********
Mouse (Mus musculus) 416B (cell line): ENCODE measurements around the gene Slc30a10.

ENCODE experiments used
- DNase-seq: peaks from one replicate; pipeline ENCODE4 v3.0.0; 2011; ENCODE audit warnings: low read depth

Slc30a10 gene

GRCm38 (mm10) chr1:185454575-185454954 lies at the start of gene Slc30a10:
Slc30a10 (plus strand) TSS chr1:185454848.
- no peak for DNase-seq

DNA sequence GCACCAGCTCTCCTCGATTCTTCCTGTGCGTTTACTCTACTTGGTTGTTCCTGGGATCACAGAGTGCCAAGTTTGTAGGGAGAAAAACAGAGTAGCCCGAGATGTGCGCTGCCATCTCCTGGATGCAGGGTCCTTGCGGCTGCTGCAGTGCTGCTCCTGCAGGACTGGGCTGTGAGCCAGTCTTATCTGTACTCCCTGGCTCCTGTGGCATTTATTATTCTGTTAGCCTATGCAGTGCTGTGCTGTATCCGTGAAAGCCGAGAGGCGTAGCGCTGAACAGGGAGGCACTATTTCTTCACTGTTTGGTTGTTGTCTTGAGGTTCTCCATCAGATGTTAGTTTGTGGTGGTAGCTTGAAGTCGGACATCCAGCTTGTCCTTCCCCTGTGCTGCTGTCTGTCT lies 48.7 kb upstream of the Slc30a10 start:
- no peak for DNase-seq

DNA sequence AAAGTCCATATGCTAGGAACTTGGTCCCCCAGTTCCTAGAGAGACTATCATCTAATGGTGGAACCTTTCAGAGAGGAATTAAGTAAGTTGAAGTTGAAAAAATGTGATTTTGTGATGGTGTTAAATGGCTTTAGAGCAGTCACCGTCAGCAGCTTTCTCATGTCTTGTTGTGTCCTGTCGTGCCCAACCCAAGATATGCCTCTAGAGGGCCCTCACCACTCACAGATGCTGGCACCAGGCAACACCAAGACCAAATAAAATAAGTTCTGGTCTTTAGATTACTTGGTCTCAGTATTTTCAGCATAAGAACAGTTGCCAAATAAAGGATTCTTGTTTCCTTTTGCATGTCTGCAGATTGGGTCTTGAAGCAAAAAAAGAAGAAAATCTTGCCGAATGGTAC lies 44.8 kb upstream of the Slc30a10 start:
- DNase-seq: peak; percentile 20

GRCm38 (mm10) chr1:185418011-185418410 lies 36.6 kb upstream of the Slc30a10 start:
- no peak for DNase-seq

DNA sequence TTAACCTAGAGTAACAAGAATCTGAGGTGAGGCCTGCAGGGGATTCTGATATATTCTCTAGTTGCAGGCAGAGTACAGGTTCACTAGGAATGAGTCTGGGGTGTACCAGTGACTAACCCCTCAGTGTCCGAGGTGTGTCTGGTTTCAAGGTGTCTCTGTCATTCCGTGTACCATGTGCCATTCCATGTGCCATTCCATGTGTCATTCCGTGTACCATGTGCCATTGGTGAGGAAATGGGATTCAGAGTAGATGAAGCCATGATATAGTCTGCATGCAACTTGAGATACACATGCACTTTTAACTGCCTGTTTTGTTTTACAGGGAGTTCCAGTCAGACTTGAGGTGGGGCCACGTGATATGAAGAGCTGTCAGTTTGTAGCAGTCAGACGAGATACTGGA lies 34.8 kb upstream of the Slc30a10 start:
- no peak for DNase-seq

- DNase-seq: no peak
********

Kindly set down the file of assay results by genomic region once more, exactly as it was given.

Mouse (Mus musculus) 416B (cell line): ENCODE measurements around the gene Slc30a10.

ENCODE experiments used
- DNase-seq: peaks from one replicate; pipeline ENCODE4 v3.0.0; 2011; ENCODE audit warnings: low read depth

Slc30a10 gene

GRCm38 (mm10) chr1:185454575-185454954 lies at the start of gene Slc30a10:
Slc30a10 (plus strand) TSS chr1:185454848.
- no peak for DNase-seq

DNA sequence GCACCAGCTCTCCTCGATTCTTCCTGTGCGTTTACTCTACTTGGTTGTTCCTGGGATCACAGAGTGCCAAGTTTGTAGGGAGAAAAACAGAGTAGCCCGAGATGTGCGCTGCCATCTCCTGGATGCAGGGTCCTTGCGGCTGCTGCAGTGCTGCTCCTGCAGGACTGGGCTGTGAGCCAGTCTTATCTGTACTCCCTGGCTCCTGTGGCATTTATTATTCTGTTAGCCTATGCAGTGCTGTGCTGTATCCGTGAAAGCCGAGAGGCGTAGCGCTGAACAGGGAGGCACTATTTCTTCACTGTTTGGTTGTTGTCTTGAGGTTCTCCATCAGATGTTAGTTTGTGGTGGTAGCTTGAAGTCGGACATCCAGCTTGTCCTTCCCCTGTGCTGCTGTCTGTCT lies 48.7 kb upstream of the Slc30a10 start:
- no peak for DNase-seq

DNA sequence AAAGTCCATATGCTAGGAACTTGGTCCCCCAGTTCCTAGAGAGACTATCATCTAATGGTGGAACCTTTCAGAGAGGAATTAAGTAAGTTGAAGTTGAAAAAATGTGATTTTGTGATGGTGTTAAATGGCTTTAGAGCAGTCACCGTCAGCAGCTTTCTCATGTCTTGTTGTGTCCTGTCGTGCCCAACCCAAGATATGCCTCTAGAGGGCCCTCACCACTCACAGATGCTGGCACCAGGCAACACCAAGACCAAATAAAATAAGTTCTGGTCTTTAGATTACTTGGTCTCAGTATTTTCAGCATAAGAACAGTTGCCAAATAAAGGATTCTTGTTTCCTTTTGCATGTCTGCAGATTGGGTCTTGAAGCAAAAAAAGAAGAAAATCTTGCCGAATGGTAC lies 44.8 kb upstream of the Slc30a10 start:
- DNase-seq: peak; percentile 20

GRCm38 (mm10) chr1:185418011-185418410 lies 36.6 kb upstream of the Slc30a10 start:
- no peak for DNase-seq

DNA sequence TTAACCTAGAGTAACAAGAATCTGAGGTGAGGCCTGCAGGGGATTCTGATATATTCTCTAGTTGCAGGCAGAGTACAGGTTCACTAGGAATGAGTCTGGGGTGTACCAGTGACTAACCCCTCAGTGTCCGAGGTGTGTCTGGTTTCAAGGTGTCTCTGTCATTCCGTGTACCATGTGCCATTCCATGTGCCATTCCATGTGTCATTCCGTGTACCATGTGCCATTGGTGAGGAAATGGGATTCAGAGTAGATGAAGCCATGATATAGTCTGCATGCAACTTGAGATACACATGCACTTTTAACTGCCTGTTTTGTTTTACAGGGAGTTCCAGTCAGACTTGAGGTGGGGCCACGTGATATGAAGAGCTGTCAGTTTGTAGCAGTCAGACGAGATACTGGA lies 34.8 kb upstream of the Slc30a10 start:
- no peak for DNase-seq

- DNase-seq: no peak